Three weeks ago I had an endoscopic plantar fasciotomy after over a year of stretching, icing, taping, ultrasound, night splints, and finally a month of immobilization in a cast. I would love to return to running. I had been doing about 25 miles a week for 15 years. I am 45 years old and want to do everything possible for my recovery to progress to running again. I haven’t run for over three months. I have been cross training with a stair machine and kickboxing (in a Bledsoe boot).

Linda Wright

Savannah, GA

It is disappointing that your trouble with plantar fasciitis did not respond to conservative care; however, you have every reason to be optimistic about running again. Endoscopic plantar fasciotomy, when done appropriately, can produce a full return to running. Your rehab will be to avoid overuse as you return to normal activities including sports. Flexibility continues to be of extreme importance. I suggest that you sleep in the night splint for up to 12 weeks after your surgery. Continue stretching, and ice can be used as needed after activity, but avoid anything that involves enough activity to cause pain or swelling. You should continue to wear orthotics for all sports and use them throughout the day for at least six to eight weeks.

Gene S. Mirkin, D.P.M.

Silver Spring, MD

Rehabilitation from plantar fascia surgery should introduce impact very gradually. Start off with a comfortable walking pace for 15 minutes every other day. (On the off days, it is okay to try cycling or swimming for cross training.) Increase your walking pace until you are covering one mile in 15 minutes. Then begin to increase duration so that you are walking up to four miles in one hour. At that point in recovery you can reintroduce the impact of running, again very gradually.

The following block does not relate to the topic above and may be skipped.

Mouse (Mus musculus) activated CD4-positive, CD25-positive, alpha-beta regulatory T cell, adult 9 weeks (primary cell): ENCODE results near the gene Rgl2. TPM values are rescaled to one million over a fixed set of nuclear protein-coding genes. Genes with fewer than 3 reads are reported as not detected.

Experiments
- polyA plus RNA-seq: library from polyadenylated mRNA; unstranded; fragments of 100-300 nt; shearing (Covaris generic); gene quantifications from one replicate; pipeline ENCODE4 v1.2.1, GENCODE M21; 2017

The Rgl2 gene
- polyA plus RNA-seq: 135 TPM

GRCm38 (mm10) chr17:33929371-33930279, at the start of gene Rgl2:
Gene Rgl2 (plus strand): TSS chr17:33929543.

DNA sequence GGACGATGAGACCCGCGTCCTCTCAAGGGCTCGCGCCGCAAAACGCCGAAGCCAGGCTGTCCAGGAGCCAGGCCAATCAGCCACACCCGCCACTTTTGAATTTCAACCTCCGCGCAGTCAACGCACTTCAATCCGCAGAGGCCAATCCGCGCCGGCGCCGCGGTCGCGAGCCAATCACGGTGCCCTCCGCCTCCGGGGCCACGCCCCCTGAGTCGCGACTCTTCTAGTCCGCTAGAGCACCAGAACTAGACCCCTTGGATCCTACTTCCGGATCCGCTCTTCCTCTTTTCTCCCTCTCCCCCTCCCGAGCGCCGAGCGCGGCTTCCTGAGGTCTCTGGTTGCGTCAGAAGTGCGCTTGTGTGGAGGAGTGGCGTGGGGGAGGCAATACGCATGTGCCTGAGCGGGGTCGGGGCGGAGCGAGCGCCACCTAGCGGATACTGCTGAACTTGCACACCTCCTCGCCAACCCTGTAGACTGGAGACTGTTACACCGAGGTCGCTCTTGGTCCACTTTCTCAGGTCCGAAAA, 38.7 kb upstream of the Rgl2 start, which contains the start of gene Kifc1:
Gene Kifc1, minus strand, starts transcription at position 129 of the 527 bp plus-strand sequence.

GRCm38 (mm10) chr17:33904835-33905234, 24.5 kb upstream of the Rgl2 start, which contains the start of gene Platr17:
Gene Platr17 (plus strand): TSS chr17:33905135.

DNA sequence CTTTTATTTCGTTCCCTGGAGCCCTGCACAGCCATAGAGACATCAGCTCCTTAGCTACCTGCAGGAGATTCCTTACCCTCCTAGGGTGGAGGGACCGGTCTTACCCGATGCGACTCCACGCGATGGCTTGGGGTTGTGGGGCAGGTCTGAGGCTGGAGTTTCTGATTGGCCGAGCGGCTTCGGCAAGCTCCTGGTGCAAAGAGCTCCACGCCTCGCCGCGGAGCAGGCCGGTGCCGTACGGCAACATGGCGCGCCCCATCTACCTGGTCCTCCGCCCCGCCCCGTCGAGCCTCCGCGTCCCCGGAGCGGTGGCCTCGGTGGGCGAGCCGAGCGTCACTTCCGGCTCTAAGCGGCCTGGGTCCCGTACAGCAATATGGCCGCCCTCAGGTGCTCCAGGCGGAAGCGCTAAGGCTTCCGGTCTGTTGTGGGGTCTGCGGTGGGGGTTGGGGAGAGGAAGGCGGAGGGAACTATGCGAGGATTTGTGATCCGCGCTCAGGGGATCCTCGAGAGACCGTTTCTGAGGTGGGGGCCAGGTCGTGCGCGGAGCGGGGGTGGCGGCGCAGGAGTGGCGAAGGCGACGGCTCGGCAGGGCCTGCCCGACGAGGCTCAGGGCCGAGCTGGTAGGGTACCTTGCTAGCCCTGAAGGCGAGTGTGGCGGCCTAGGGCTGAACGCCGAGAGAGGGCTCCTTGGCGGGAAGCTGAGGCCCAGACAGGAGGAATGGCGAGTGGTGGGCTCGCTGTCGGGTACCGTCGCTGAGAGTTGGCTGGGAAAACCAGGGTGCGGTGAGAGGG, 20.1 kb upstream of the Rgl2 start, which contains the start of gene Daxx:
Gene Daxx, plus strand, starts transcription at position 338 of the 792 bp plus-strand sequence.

The key to successful recovery is to avoid overuse. Begin with a 30-minute walk-run in which you walk four minutes and run one minute. Slowly decrease walking and increase running until you are running 30 minutes. From that point on in your full recovery, be careful not to make increases of more than 10% in speed or distance each week.

Mitch Goldflies, MD.

Chicago, IL


Ask The Clinic, in care of The American Running Association. 4405 East West Highway. Suite 405. Bethesda. MD 20814. FAX (302)913-9520, or e-mail at Write a letter Including as much relevant information as possible about you (age. weight. etc.) and your Injury (type and location of pain), training schedule (typical weekly workouts, pace, surface), athletic and medical history, sole wear, recent changes in training. etc. Type or print your letters. Hand-written FAXed letters cannot be accepted. All letters, even e-mail, must include your name, address and phone number. Responses usually take three to four weeks, but can take as long as five.

COPYRIGHT 2000 American Running & Fitness Association

COPYRIGHT 2003 Gale Group